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  1. 14.Wait until the capture file stops running.Click on the vertical INSPECTOR tab on the right of the Chanalyzer window. Switch on both the Max and Average formats in the Planar View window. Move the cursor over to the center frequency (i.e., channel 6) of the RF pattern in the Topographic View window. What are the maximum signal strength and average signal strength in dBm recorded in this capture, respectively?

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  1. 15.In the Chanalyzer window, click File and Exit to close the program.

Appendix A

Tutorial: Using the Spectrum Analyzer Wi-Spy

The hardware used to capture and record the activities on the 2.4 GHz band in this lab is a USB-based spectrum analyzer: Wi-Spy from Metageek (.metageek.net/”>www.metageek.net).

The device itself looks like this:

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As demonstrated in the following diagram, Chanalyzer is the program that displays what is captured by Wi-Spy and helps visualize the RF activities.

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Observing data (required in this iLab)

The red line at the bottom of the diagram indicates the time line of a data capture. In this particular case, the capture has lasted for 29 seconds.

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In the Spectral View window on the top of the diagram, a color bar is used to represents signal strength. The colors towards the left side represent weaker signals, with the weakest being -110 dBm. The colors towards the right side represent stronger signals, with the strongest at -54.5 dBm. Vertical stripes in the Spectral View window indicate steady signals around a particular WLAN channel. For instance, a weak but constant signal (i.e., a blue-colored stripe) near channel 8 is shown in the diagram below.

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The Topographic View window is in the middle of the diagram; it shows the RF signal patterns with a color coding system similar to that of the Spectral View. The cooler the color, the less often that particular frequency and signal strength pair occurred. The actual signal strength in dBm is shown on the vertical axis.

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The Planar View window is on the bottom of the diagram. It illustrates the relationship between the signal strength and frequency in one, two, or all of the three formats: the current signal strength in yellow, the average signal strength in green, and the maximum signal strength in blue. The actual signal strength in dBm is shown on the vertical axis.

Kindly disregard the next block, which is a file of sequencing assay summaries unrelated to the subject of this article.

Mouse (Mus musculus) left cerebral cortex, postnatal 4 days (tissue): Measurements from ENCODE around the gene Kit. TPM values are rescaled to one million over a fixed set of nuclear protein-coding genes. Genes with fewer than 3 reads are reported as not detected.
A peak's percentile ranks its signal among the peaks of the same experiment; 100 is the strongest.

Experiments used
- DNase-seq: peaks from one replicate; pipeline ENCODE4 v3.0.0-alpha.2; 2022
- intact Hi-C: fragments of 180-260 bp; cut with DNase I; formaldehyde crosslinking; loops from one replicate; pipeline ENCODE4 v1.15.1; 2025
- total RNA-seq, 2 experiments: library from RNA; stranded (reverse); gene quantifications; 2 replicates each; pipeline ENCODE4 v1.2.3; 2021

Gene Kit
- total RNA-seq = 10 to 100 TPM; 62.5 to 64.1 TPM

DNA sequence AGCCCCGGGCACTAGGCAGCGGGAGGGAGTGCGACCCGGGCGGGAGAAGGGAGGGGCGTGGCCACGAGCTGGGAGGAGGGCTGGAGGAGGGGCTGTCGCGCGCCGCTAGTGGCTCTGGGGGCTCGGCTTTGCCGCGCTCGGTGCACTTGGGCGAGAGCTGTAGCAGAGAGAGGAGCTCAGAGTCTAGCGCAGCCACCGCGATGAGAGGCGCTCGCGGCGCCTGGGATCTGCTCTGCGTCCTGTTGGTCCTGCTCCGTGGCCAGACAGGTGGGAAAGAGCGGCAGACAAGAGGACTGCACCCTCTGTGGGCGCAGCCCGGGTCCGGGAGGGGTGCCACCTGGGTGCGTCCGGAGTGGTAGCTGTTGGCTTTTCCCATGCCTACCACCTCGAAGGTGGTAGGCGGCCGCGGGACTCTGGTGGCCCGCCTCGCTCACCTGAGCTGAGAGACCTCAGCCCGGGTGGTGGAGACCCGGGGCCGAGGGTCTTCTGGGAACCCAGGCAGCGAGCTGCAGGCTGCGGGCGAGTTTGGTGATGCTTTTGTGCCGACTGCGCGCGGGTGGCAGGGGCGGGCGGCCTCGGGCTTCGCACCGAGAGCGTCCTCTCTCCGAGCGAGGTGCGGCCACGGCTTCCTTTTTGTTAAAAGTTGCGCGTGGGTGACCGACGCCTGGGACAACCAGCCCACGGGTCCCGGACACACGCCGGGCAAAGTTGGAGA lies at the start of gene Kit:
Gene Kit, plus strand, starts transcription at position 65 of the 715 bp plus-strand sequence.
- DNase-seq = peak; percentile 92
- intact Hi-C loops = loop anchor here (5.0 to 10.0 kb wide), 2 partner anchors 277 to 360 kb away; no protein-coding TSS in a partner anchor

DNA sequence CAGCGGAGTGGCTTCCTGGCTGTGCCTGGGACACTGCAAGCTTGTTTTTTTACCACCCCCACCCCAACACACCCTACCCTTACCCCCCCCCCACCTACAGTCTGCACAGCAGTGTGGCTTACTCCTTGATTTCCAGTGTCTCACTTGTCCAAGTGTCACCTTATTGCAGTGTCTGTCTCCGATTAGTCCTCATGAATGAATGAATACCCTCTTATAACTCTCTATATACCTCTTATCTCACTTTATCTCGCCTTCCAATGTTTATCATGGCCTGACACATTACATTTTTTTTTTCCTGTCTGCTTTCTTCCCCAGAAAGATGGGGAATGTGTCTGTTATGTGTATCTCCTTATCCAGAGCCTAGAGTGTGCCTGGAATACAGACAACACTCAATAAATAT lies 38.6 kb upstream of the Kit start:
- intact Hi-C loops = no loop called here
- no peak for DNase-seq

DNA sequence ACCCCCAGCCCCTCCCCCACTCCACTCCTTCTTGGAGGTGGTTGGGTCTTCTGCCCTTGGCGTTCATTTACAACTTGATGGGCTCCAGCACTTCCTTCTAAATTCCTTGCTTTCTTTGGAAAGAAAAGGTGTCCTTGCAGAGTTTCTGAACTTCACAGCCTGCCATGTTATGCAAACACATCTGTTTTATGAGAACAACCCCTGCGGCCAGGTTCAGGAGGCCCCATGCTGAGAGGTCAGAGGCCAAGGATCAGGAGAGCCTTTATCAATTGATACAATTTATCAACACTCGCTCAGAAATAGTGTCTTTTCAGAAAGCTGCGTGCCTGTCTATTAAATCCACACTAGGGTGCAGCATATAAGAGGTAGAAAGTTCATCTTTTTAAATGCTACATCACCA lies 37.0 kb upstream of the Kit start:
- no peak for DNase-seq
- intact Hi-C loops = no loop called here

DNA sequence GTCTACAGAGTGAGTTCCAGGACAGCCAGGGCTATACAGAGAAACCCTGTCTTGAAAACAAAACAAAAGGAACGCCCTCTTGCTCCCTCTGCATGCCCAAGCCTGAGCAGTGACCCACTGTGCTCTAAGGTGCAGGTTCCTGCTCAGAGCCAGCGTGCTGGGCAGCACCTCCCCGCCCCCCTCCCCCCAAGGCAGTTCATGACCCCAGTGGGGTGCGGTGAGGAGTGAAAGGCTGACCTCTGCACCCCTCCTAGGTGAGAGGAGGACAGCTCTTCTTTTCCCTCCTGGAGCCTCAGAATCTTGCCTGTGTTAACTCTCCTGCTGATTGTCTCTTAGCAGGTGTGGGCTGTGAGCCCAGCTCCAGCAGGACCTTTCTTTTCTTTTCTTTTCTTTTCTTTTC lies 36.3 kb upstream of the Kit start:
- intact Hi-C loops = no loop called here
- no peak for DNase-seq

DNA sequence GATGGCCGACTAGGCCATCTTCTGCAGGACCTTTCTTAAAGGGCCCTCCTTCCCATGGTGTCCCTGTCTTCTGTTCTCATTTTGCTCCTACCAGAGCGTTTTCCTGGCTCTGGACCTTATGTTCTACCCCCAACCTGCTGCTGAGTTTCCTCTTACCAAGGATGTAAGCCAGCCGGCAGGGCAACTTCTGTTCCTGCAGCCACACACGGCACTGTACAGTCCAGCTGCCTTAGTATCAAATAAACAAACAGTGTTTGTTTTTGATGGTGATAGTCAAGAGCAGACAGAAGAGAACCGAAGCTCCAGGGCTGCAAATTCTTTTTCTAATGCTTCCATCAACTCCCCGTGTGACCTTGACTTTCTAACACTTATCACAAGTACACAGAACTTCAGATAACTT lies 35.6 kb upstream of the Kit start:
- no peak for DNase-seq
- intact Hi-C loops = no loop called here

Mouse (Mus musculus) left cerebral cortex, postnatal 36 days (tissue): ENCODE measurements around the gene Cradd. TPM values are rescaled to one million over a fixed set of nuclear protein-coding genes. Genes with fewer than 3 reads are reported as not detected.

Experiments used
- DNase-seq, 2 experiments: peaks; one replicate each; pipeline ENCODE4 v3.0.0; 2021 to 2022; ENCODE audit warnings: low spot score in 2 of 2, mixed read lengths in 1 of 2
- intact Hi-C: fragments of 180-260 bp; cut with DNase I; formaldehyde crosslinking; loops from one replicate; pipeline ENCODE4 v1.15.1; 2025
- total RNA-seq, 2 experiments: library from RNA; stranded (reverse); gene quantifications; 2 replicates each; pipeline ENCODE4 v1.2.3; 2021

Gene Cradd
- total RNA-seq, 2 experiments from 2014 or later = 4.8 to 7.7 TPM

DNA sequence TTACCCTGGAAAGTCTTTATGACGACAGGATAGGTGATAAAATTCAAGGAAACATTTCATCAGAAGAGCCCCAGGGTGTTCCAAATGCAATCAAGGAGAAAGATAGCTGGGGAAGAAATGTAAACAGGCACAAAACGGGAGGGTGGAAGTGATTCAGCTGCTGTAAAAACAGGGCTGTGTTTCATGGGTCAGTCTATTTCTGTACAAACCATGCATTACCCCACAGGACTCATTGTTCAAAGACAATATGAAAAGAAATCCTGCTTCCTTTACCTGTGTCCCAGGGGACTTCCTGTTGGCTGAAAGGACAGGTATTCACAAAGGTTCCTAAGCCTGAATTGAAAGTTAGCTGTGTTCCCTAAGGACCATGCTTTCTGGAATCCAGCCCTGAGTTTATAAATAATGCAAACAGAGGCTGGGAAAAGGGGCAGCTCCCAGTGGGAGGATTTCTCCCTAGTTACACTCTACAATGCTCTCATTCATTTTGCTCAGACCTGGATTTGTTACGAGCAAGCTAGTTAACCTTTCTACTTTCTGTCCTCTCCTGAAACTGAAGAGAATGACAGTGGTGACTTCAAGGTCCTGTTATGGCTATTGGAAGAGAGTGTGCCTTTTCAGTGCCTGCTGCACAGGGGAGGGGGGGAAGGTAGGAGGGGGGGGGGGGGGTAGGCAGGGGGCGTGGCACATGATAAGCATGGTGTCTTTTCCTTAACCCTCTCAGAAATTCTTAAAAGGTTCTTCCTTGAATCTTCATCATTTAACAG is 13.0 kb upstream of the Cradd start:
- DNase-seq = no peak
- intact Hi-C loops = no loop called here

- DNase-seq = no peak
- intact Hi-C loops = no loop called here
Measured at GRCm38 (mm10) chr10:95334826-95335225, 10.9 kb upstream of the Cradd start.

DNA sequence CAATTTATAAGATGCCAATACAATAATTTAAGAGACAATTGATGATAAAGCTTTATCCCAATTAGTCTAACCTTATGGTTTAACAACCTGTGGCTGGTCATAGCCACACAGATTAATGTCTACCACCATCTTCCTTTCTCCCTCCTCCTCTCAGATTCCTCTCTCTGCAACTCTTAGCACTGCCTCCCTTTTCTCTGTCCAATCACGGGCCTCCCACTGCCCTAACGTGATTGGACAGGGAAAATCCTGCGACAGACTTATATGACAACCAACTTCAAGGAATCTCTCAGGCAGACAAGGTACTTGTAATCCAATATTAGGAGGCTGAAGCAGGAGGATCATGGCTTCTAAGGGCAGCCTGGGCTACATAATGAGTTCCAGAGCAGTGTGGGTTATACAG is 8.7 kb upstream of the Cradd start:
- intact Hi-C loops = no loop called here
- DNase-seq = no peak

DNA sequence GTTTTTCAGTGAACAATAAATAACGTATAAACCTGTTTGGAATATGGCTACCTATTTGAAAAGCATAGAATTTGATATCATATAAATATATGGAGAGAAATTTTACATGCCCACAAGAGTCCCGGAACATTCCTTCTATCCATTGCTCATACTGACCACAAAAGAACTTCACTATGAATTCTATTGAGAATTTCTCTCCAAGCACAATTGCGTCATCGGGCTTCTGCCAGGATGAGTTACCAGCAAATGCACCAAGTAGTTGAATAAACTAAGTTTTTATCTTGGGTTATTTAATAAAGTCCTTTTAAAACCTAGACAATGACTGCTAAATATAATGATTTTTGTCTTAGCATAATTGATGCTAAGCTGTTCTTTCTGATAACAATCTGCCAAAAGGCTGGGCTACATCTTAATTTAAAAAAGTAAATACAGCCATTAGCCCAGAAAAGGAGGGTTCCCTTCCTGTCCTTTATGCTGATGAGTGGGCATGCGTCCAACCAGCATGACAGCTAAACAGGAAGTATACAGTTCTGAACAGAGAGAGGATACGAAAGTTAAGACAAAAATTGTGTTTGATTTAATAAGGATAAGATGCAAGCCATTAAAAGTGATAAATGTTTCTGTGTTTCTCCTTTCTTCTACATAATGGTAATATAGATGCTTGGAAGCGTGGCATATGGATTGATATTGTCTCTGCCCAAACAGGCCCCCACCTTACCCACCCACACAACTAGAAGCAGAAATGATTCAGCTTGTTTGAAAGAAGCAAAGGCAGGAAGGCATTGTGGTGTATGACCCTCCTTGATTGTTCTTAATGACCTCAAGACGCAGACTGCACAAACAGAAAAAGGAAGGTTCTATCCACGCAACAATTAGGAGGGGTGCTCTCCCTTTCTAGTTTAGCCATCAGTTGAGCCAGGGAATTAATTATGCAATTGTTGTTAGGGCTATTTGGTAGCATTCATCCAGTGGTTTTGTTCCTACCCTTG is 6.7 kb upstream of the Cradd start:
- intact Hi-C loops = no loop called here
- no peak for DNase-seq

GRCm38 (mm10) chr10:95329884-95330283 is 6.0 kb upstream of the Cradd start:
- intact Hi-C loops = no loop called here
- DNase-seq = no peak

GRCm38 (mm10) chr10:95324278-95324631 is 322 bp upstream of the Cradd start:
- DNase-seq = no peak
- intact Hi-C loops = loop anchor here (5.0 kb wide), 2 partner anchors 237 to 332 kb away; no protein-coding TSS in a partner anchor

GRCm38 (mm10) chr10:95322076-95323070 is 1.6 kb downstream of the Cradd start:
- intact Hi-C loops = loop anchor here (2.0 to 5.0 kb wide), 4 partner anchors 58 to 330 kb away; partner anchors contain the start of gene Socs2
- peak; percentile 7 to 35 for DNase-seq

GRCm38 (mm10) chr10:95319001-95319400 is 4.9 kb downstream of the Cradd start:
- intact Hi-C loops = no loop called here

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In the Planar View window, each of these three formats can be turned on or off by clicking its name in the upper right corner. When looking for RF interferences, it is recommended to turn off the maximum and average signal strength formats and only display the current signal strength in yellow.

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Common signal signatures can be accessed by clicking on the vertical SIGNATURES tab on the right side of the diagram. As show in the second diagram below, a selected signature will follow the mouse over to the Topographic View window for one to match/ identify a RF activity pattern.

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Capturing data (not required in this iLab)

Capturing data requires a wireless NIC be present in the same system that the USB spectrum analyzer Wi-Spy is connected to. After the hardware is ready, select the vertical Wi-Fi tab in the Chanalyzer window and then click Start Scanning as shown in the diagram below. Once the network list in the SIDE BAR pane is complete, select the ones to be shown in the spectrum display windows.

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NETW360 Week 3 iLab: Observing RF Activities

Date:

Student’s Name:

Professor’s Name:

Task 1: Tutorial

Review Tutorial: Using Spectrum Analyzer Wi-Spy, located in Appendix A.

  1. 1.Name the three default views of Chanalyzer 3.4 that display RF activities from different perspectives.
  2. 2.Explain what hardware and software are required in this iLab to capture and visualizeRF activities.

 

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DeVry NETW 360 Week 3 iLab Latest

Best DeVry NETW 360 Week 3 iLab Latest

DeVry NETW 360 Week 3 iLab Latest